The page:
Your will determines what your loved ones will inherit or what your unloved ones will not inherit, right?
Well – not always.
The nine community property states in the West and Southwest can somewhat protect a spouse’s interests and the remaining states (including Oregon) have some version of a statutory “elective share” or “election against the will” provision. Those laws may provide some protection to the spouse, regardless of the will.
But the children you leave behind don’t have such statutory protection in the U.S. Absent findings of undue influence, mistake, or legal obligations (such as in the case of child support), a court will generally uphold a will that expressly disinherits the testator’s child. (Note that Louisiana’s civil law system is the exception here and some states’ homestead laws do protect children under age 18 from the loss of a family residence.)
But let’s look at England – where it’s more of a challenge to disinherit your children. Based on the Inheritance (Provision for Family and Dependents) Act of 1975, English law identifies a class of people who can challenge an estate’s disposition of property by claiming they did not receive a “reasonable financial provision.” The class of potential challengers includes current and former (non-remarried) spouses, certain cohabiters, children (adult or minor, natural or stepchildren), and certain other persons who were “being maintained, either wholly or partly” by the deceased. “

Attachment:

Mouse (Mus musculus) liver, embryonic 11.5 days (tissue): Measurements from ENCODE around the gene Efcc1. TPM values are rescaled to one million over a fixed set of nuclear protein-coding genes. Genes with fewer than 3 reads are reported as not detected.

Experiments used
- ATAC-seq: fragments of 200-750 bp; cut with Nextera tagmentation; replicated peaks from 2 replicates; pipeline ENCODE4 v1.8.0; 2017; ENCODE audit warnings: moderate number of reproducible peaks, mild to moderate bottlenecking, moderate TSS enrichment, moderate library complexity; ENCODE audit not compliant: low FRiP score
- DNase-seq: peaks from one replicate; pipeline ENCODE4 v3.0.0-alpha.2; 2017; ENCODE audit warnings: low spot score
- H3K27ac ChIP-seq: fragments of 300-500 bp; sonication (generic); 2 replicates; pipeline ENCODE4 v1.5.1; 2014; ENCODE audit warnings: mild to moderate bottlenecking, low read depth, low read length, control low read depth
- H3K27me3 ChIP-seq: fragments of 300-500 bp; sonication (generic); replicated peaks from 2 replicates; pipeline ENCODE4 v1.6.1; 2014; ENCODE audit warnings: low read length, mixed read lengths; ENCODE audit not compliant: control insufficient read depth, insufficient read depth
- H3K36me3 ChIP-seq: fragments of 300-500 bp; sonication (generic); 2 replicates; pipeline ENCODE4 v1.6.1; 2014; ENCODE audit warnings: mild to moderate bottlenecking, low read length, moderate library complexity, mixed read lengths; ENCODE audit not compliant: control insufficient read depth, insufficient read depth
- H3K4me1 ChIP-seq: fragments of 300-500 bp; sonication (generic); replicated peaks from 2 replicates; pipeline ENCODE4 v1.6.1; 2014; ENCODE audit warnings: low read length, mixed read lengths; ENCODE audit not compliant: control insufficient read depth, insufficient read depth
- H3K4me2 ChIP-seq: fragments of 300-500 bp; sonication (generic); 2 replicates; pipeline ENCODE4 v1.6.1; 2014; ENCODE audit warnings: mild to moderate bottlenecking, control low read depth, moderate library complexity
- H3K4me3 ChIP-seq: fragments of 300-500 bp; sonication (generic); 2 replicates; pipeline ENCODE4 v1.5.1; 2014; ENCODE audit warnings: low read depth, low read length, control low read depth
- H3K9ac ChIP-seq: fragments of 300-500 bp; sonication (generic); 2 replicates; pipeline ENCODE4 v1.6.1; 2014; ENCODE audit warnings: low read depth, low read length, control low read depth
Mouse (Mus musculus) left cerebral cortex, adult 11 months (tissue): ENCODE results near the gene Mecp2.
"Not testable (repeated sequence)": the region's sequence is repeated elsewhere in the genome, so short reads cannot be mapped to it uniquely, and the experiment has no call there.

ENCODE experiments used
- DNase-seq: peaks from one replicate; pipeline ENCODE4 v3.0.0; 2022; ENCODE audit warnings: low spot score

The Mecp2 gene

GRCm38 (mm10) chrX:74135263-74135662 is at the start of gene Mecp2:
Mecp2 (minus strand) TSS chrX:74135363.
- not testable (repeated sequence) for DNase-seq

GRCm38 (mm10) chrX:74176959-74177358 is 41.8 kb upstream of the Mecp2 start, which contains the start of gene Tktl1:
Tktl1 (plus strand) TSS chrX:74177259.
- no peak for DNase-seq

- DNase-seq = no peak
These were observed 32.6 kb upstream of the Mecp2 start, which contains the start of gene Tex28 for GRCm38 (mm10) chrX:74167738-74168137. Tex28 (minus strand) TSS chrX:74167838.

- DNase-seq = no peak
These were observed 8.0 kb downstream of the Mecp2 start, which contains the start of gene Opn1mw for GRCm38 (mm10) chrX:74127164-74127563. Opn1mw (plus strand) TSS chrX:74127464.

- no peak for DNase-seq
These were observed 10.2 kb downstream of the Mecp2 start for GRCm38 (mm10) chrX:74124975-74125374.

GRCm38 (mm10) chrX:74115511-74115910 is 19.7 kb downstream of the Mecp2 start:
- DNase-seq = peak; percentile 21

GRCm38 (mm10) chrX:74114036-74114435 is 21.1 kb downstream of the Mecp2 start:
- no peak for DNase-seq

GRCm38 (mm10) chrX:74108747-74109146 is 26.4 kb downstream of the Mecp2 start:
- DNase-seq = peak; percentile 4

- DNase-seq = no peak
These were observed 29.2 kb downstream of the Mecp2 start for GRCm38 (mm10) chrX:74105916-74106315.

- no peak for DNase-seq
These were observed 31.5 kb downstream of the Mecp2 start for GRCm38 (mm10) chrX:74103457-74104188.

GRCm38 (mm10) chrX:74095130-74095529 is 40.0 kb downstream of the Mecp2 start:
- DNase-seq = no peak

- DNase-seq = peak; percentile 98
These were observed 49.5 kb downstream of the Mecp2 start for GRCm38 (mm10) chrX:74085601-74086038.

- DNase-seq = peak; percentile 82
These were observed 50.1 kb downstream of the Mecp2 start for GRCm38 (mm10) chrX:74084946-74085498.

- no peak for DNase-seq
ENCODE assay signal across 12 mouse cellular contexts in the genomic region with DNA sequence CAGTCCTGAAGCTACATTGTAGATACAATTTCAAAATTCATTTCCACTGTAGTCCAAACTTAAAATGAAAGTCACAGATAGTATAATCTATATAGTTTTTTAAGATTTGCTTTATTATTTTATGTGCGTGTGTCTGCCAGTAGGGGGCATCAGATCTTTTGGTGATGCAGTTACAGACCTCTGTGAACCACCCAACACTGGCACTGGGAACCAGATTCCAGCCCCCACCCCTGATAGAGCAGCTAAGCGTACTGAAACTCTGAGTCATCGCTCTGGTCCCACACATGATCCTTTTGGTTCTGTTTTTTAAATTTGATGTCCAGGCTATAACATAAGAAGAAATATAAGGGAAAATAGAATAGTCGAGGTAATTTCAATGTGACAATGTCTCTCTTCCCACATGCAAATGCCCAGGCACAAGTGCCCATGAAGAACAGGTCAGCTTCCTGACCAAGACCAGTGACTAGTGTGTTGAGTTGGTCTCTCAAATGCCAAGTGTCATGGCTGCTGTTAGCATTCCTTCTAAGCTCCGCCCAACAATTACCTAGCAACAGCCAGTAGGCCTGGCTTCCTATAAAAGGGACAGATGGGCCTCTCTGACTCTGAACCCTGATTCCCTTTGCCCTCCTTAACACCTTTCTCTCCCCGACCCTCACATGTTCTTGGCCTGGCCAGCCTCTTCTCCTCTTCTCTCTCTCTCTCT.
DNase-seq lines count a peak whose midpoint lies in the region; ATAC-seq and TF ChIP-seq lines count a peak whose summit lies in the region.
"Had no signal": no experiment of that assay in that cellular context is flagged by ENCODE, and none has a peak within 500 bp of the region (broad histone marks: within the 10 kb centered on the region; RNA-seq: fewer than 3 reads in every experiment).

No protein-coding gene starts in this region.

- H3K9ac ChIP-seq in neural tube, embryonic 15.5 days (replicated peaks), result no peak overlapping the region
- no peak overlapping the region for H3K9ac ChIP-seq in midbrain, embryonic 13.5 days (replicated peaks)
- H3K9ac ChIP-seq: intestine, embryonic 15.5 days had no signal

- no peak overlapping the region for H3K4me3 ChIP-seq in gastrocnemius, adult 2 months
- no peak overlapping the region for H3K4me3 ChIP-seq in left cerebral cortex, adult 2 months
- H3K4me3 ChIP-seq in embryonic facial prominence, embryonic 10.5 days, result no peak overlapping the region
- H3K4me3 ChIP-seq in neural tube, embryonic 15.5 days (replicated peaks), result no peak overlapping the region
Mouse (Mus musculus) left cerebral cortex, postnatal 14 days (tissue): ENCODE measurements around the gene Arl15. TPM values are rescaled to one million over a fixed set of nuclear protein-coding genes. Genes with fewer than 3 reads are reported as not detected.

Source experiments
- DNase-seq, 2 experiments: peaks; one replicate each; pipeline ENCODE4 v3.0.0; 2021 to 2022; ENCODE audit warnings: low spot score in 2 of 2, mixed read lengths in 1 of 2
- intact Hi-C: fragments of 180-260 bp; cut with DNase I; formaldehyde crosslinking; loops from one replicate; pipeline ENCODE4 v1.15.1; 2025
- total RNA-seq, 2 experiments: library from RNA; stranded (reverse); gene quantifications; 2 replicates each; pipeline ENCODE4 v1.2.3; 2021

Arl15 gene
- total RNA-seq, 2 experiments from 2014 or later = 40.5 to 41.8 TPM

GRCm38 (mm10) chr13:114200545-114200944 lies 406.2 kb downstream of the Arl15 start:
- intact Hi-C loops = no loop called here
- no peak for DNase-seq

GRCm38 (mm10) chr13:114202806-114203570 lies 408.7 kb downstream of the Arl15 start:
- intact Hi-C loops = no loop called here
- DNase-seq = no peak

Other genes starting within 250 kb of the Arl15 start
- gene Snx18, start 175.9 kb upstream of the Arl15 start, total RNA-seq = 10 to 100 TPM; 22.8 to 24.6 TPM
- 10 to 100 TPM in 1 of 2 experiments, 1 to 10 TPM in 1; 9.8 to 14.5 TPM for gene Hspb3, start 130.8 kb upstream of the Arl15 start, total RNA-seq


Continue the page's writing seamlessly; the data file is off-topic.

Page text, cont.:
A recent case from the England and Wales Court of Appeal, Ilott v. Mitson,  EWCA Civ 346, drew attention for its facts as well as the court’s discussion of what “reasonable provision” means.
Melita Jackson died in 2004 at age 70, leaving a residual estate of about £486,000 to three animal and wild bird protective charities. In both her will and an accompanying letter, Melita expressly disinherited her only child, then 47 year-old Heather. Melita and Heather had been estranged since Heather left home some thirty years prior. In the interim, Melita had not provided any financial support and disapproved of Heather’s subsequent marriage and decision to have five children.
Heather challenged her mother’s will under the Inheritance Act, and a district judge awarded her £50,000 as a “reasonable provision.” When Heather asked for a larger amount, the three charities cross-appealed, and the reviewing judge knocked Heather’s share down to £0. The Court of Appeal found the total disinheritance to be "unreasonable" and reversed the decision, remanding the case back to (a new) judge for determination whether the £50,000 should be increased.
I’m sure the charities thought that ruling was for the birds.